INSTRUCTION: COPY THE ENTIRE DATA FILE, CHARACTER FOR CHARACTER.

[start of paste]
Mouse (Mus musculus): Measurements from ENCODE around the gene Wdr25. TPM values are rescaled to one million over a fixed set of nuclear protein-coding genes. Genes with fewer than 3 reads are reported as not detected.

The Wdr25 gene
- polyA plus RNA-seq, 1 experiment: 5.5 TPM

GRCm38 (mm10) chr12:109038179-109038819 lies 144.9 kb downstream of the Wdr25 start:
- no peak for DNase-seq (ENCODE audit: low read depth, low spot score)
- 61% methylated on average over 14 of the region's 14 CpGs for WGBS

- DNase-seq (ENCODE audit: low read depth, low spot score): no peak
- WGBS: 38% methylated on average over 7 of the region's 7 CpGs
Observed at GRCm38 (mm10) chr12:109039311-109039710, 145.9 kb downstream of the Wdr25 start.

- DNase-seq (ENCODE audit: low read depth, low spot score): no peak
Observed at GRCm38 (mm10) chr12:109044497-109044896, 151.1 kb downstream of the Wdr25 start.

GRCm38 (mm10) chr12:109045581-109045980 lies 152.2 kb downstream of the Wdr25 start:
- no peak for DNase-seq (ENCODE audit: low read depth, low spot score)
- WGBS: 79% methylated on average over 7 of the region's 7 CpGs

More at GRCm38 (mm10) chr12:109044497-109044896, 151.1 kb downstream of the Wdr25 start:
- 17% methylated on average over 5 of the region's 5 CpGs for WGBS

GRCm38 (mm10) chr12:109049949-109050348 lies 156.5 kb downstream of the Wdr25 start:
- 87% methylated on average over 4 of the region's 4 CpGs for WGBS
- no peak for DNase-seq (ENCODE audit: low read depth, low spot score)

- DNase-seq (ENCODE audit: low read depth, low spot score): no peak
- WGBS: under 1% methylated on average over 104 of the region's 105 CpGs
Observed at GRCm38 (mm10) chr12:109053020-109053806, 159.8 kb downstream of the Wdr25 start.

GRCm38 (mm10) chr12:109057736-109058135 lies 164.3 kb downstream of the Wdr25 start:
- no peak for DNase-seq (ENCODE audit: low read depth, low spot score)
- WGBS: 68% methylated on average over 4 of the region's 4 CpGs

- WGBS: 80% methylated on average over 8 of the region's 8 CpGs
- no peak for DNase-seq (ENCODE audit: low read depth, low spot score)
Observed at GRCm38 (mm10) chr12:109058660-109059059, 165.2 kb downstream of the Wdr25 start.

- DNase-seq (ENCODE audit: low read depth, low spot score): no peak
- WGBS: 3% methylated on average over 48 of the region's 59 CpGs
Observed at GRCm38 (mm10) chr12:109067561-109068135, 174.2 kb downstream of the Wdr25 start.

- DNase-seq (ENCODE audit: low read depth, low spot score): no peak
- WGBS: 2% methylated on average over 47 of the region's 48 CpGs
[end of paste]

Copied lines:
Mouse (Mus musculus): Measurements from ENCODE around the gene Wdr25. TPM values are rescaled to one million over a fixed set of nuclear protein-coding genes. Genes with fewer than 3 reads are reported as not detected.

The Wdr25 gene
- polyA plus RNA-seq, 1 experiment: 5.5 TPM

GRCm38 (mm10) chr12:109038179-109038819 lies 144.9 kb downstream of the Wdr25 start:
- no peak for DNase-seq (ENCODE audit: low read depth, low spot score)
- 61% methylated on average over 14 of the region's 14 CpGs for WGBS

- DNase-seq (ENCODE audit: low read depth, low spot score): no peak
- WGBS: 38% methylated on average over 7 of the region's 7 CpGs
Observed at GRCm38 (mm10) chr12:109039311-109039710, 145.9 kb downstream of the Wdr25 start.

- DNase-seq (ENCODE audit: low read depth, low spot score): no peak
Observed at GRCm38 (mm10) chr12:109044497-109044896, 151.1 kb downstream of the Wdr25 start.

GRCm38 (mm10) chr12:109045581-109045980 lies 152.2 kb downstream of the Wdr25 start:
- no peak for DNase-seq (ENCODE audit: low read depth, low spot score)
- WGBS: 79% methylated on average over 7 of the region's 7 CpGs

More at GRCm38 (mm10) chr12:109044497-109044896, 151.1 kb downstream of the Wdr25 start:
- 17% methylated on average over 5 of the region's 5 CpGs for WGBS

GRCm38 (mm10) chr12:109049949-109050348 lies 156.5 kb downstream of the Wdr25 start:
- 87% methylated on average over 4 of the region's 4 CpGs for WGBS
- no peak for DNase-seq (ENCODE audit: low read depth, low spot score)

- DNase-seq (ENCODE audit: low read depth, low spot score): no peak
- WGBS: under 1% methylated on average over 104 of the region's 105 CpGs
Observed at GRCm38 (mm10) chr12:109053020-109053806, 159.8 kb downstream of the Wdr25 start.

GRCm38 (mm10) chr12:109057736-109058135 lies 164.3 kb downstream of the Wdr25 start:
- no peak for DNase-seq (ENCODE audit: low read depth, low spot score)
- WGBS: 68% methylated on average over 4 of the region's 4 CpGs

- WGBS: 80% methylated on average over 8 of the region's 8 CpGs
- no peak for DNase-seq (ENCODE audit: low read depth, low spot score)
Observed at GRCm38 (mm10) chr12:109058660-109059059, 165.2 kb downstream of the Wdr25 start.

- DNase-seq (ENCODE audit: low read depth, low spot score): no peak
- WGBS: 3% methylated on average over 48 of the region's 59 CpGs
Observed at GRCm38 (mm10) chr12:109067561-109068135, 174.2 kb downstream of the Wdr25 start.

- DNase-seq (ENCODE audit: low read depth, low spot score): no peak
- WGBS: 2% methylated on average over 47 of the region's 48 CpGs